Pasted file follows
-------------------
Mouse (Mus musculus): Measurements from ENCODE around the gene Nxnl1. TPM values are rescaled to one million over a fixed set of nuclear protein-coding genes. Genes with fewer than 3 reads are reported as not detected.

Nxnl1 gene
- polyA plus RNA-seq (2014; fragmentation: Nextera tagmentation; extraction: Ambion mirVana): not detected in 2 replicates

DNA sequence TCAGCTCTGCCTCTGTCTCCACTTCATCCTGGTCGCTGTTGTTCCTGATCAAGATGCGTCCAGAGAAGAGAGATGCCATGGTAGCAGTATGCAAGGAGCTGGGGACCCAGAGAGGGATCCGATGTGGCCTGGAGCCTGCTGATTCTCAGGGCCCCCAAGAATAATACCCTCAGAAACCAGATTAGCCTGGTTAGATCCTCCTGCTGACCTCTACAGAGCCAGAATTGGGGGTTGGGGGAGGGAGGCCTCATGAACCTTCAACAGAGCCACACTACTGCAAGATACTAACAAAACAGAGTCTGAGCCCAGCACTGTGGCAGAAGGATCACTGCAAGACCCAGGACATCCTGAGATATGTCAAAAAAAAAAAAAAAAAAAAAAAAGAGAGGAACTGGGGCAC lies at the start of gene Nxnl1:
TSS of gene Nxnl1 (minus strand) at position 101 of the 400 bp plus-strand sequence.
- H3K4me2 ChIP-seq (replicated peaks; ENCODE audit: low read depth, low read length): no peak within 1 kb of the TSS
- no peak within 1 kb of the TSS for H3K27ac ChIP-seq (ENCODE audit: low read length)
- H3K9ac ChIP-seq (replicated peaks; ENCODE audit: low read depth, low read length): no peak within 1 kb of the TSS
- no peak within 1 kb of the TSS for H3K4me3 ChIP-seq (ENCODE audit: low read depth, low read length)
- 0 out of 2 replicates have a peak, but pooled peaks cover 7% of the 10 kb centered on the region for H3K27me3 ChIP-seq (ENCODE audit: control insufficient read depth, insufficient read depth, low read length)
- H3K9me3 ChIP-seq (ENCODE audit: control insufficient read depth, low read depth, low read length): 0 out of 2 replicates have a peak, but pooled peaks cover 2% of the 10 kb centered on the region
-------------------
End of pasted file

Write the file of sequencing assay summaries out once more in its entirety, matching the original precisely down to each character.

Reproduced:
Mouse (Mus musculus): Measurements from ENCODE around the gene Nxnl1. TPM values are rescaled to one million over a fixed set of nuclear protein-coding genes. Genes with fewer than 3 reads are reported as not detected.

Nxnl1 gene
- polyA plus RNA-seq (2014; fragmentation: Nextera tagmentation; extraction: Ambion mirVana): not detected in 2 replicates

DNA sequence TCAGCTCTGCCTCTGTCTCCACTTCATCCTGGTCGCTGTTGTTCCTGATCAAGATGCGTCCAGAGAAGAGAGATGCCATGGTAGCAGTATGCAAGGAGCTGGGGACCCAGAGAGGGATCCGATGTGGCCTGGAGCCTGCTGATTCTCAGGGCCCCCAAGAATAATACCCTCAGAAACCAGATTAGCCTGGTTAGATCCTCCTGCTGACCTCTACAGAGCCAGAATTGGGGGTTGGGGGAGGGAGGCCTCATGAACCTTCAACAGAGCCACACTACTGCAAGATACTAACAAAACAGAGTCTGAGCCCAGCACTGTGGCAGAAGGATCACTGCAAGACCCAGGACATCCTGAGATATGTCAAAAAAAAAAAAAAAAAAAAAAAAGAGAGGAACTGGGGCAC lies at the start of gene Nxnl1:
TSS of gene Nxnl1 (minus strand) at position 101 of the 400 bp plus-strand sequence.
- H3K4me2 ChIP-seq (replicated peaks; ENCODE audit: low read depth, low read length): no peak within 1 kb of the TSS
- no peak within 1 kb of the TSS for H3K27ac ChIP-seq (ENCODE audit: low read length)
- H3K9ac ChIP-seq (replicated peaks; ENCODE audit: low read depth, low read length): no peak within 1 kb of the TSS
- no peak within 1 kb of the TSS for H3K4me3 ChIP-seq (ENCODE audit: low read depth, low read length)
- 0 out of 2 replicates have a peak, but pooled peaks cover 7% of the 10 kb centered on the region for H3K27me3 ChIP-seq (ENCODE audit: control insufficient read depth, insufficient read depth, low read length)
- H3K9me3 ChIP-seq (ENCODE audit: control insufficient read depth, low read depth, low read length): 0 out of 2 replicates have a peak, but pooled peaks cover 2% of the 10 kb centered on the region